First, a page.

The Global Economy

This stream introduces students to a variety of theoretical perspectives on political economy and the study of the institutions, structures, and political, economic and social relations that underlie both national and global political economies. Students will be introduced to the classical foundations of political economy (Smith, Ricardo, Mill and Marx) as well as contemporary theoretical frameworks or "schools" of political economy (liberal, institutionalist and radical).

This theoretical foundation will enable students to critically investigate the functioning of the international economy. Students will examine the origins, functions and development of the major international economic bodies, especially the so-called Bretton Woods institutions (the International Monetary Fund, World Bank and the General Agreement on Tariffs & Trade/ World Trade Organization), and how they integrate national economies into the international economy. Students will also study major regional economic institutions and agreements (e.g., the European Economic Community/European Union, the North American Free Trade Agreement, the Asia Pacific Economic Cooperation forum).

In this stream, students will pay particular attention to recent trends in the international economy over the last few decades which have involved an increasing "globalization" of production, trade and finance. Students will analyze the nature of these changes, in particular the "neo-liberal" form that they have taken, and the economic, political, social and environmental impacts that they have had.

Students will also investigate resistance to the "neo-liberal" model of globalization and efforts to develop alternative forms of production and regulation. In this context, students will be encouraged to evaluate different economic policies, practices, institutions and models with regard to a range of criteria including efficiency, fairness and sustainability.

This stream will be particularly useful to students who wish to pursue careers in public policy and/or graduate studies in the areas of political science, international political economy, labour studies or international development studies.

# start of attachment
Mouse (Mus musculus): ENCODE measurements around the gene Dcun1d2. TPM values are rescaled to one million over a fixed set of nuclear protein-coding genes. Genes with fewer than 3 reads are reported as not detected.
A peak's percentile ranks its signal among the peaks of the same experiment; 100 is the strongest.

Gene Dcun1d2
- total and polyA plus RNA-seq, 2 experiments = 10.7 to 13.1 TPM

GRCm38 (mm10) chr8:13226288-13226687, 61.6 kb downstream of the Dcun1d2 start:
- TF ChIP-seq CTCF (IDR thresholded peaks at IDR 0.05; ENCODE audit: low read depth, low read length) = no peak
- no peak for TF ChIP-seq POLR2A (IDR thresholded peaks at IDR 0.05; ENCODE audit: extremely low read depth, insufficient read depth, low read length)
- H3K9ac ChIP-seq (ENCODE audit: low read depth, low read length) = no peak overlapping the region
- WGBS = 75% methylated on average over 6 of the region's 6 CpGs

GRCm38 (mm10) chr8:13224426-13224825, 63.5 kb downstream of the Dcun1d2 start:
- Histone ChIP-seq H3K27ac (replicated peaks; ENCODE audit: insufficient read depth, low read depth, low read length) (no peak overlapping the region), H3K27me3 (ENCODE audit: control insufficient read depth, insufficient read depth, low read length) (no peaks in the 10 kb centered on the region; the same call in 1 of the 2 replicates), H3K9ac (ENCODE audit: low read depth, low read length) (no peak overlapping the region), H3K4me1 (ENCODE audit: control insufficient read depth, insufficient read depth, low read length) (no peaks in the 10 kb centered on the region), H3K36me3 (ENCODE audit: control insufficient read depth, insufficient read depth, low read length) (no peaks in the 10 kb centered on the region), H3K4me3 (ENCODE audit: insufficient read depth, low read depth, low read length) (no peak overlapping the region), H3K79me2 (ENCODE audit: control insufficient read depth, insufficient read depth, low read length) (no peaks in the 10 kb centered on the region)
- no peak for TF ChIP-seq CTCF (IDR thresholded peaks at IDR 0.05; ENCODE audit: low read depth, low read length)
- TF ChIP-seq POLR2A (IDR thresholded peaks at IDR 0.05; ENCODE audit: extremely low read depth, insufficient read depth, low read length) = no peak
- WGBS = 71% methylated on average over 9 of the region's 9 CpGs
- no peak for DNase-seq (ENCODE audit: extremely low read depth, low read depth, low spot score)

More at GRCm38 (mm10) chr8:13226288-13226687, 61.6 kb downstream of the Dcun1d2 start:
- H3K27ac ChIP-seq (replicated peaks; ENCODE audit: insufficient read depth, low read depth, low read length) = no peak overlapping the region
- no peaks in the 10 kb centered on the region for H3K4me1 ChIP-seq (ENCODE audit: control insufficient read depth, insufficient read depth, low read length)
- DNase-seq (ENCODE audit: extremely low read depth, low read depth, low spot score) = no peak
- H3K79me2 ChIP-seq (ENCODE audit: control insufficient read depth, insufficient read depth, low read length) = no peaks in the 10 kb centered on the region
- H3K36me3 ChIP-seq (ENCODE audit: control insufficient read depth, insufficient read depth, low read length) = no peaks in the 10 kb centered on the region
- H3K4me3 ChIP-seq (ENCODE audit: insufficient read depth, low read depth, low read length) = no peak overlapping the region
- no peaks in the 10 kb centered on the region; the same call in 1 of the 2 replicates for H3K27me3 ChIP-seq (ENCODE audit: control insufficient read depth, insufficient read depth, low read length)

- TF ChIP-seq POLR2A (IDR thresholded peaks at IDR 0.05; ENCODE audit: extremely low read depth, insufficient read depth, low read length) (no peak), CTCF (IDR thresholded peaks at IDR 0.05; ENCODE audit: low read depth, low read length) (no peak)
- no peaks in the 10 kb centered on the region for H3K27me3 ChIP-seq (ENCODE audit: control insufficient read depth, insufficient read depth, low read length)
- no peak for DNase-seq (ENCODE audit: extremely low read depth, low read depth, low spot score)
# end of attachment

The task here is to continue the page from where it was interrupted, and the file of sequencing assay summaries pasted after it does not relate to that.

ARROWS (→) INDICATES IT IS A MANDATORY REQUIREMENT

6.0 credits chosen from:

AP/POLS 2940 6.0 Introduction to International Politics

[Course credit exclusion: GL/ILST 2300 3.0.][PRIOR to Fall 2010: Course credit exclusion: AS/POLS 2210 6.0.]
This course explores the forces that structure power, conflict, compromise and cooperation both within states and among them, emphasizing the diversities and inequalities, the violence, and the on-going struggles to achieve political community that mark the present era of "globalization."

[OR]

AP/POLS 2950 6.0 States & Societies-Global Context: Comparative Politics

[Course credit exclusions: None.]
Introduction to Comparative Politics. An introduction to the comparative study of political systems, institutions, and processes. The second half of the course will examine in detail the government and politics of specific countries and regions.

→AP/SOSC 3042 3.0 Business & Social Exclusion in the Global South

[Pre-Req. Sosc 1340/Sosc 1349]
This course is for students in the Business and Society program. It investigates the intersection of business practices and systemic bias against marginalized groups - in particular visible minorities and women in the global economy.


3.0 credits chosen from:

AP/GEOG 3130 3.0 The Global Economy

[Course credit exclusions: None.] [PRIOR TO FALL 2009: Course credit exclusion: AS/GEOG 3130 3.0.]
This course examines the evolution of the world economy as well as the major institutions that have supported it, and interprets the new geography of investment, production and consumption that accompanies it.

AP/POLS 3200 3.0 Global Conflict and Security I

[Course credit exclusions: None. Prior TO FALL 2009: Course credit exclusion: AS/POLS 3200 3.0.] This course acquaints students with issues surrounding conflict and security in global politics as it has evolved over the past three centuries. It examines the history and development of war from the medieval period to the era of total war, and the main currents of thought on issues of war and peace.

AP/POLS 3210 3.0 Global Conflict and Security II

[Prerequisite: AP/POLS 3200 3.0. Course credit exclusions: GL/ILST 3605 3.0, GL/POLS 3605 3.0 and GL/SOSC 3605 3.0.
Prior TO FALL 2009: Prerequisite: AS/POLS 3200 3.0. Course credit exclusions: AS/POLS 3210 3.0, GL/ILST 3605 3.0, GL/POLS 3605 3.0 and GL/SOSC 3605 3.0]

This course explores the issues surrounding different dimensions of conflict and security in the contemporary period. In its broadest sense, security can be understood not only in military, but also in political, economic, cultural and social terms. Several specific themes will be examined in this course, including: national liberation struggles and the rise of protracted social conflicts, the ethics of war, gender and conflict and the analytic attempts to define alternative conceptions of security.

AP/POLS 3240 3.0 Multilateralism I: The UN, Regional Organizations and International Law

[Course credit exclusions: GL/ILST 3615 6.0, GL/POLS 3615 6.0. PRIOR TO FALL 2009: Course credit exclusions: AS/POLS 3240 3.0, GL/ILST 3615 6.0 and GL/POLS 3615 6.0]
Multilateralism concerns the management of conflict and the building of cooperation among the variety of political entities and agents that enter the field of world politics and governance. This course provides students with a better understanding of the evolving role of international organization within the broader context of changing world politics and international law. Emphasis is placed on the historical development of international organization.

AP/POLS 3250 3.0 Multilateralism II: The Political Econ. of Int’l. Organizations